Monday, 28 January 2013

INCONVENIENT PEOPLE - Lunacy, Liberty and the Mad-Doctors in Victorian England

Lunacy, Liberty and the Mad-Doctors in Victorian England

Sarah Wise

The 19th century saw repeated panics about sane individuals being locked away in lunatic asylums. Sarah Wise uncovers twelve shocking stories that highlight the black motives at the heart of the phenomenon of the inconvenient person. 

Why did you write this book?
I was at the Old Vic theatre watching the 1938 Patrick Hamilton play Gaslight - in which a wicked Victorian husband attempts to make his highly-strung wife go mad - when I suddenly wondered did many husbands and fathers attempt this sort of thing? If so, how was it achieved? (Putting a basically sane person into an asylum must involve collusion with others)  And did it happen to men? Just a few days in the archives brought it home to me that the 'malicious incarceration' phenomenon affected males as much as it affected females.

Why was the public captivated by lunacy cases?

On the one hand, it is a universal terror that you might find yourself in an insane asylum if somebody wants to allege that your eccentricities are evidence of lunacy. Secondly, in the 19th century, lunacy cases, which were heard in public, were an unparalleled way of getting access to the sexual, behavioural and financial secrets of your fellow Briton. 

Was Mrs Cumming speaking for many of those classed as insane by saying: “If I had been poor, they would have left alone.”

Although all sectors of society feared wrongful certification, the wealthy were more of a target. When a wealthy person was declared a lunatic, their cash and their estate had to be administered by a committee, and many family members, spouses or business associates grabbed control of the alleged lunatic's money in this way.

Additionally, the rich were placed in private asylums, and the proprietors were often reluctant to admit that such incarceration was unnecessary for fear of losing the fees.

Until the late 1860s (when central government began paying more towards the costs of running local parish pauper asylums), there was little incentive to keep a poor person of questionable sanity in expensive, publicly funded county asylum care.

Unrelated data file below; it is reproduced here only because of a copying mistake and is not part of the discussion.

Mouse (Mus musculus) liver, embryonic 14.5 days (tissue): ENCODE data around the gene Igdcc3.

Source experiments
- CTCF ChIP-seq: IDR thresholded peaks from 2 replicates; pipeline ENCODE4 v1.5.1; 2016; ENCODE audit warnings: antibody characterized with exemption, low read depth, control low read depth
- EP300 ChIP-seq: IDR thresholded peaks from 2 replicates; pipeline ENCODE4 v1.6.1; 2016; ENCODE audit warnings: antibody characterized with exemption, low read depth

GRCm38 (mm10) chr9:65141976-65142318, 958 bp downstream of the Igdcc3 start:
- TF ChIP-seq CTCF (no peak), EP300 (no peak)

Did women suffer higher levels of dubious certification?

No. Admissions data for lunatic asylums show a remarkable parity between the genders. The reason there were more women than men in lunatic asylums as the century progressed was down to female longevity and a higher death rate among males.

Were asylums places of care and recuperation?

The best of them were -- it all depended on the superintendent in charge and the quality of the staff. The public (county) system set out optimistically in the 1840s, expecting
that cures for mental health problems would be possible in most cases.

However, as the years went by that there was a huge 'chronic' population building up in the system, such as increasing numbers of dementia sufferers, and the best that could be achieved was to make them as comfortable as possible.

Did campaigners achieve improvements in the asylum system?

Very generally, yes: the Commissioners in Lunacy (the equivalent of the Care Quality Commission today) worked hard to investigate and enforce good physical conditions within the new county asylum buildings. While it is crucial not to gloss over incidents of cruelty and neglect, it is likely that a significant proportion of pauper patients were better fed and healthier than if they had remained at home. 

Why title the epilogue The Savage New Century?

After the 1913 Mental Deficiency Act, any youth deemed to be 'morally imbecile' or 'morally defective' could be sent to a detention colony without a time limit. So petty thieves, pregnant teenage girls, and all sorts of 'delinquents' were assessed as having incurable mental 'deficiency', when in fact they had nothing of the sort. The twentieth century saw the mass incarceration of the non-insane – all sanctioned by parliament. 

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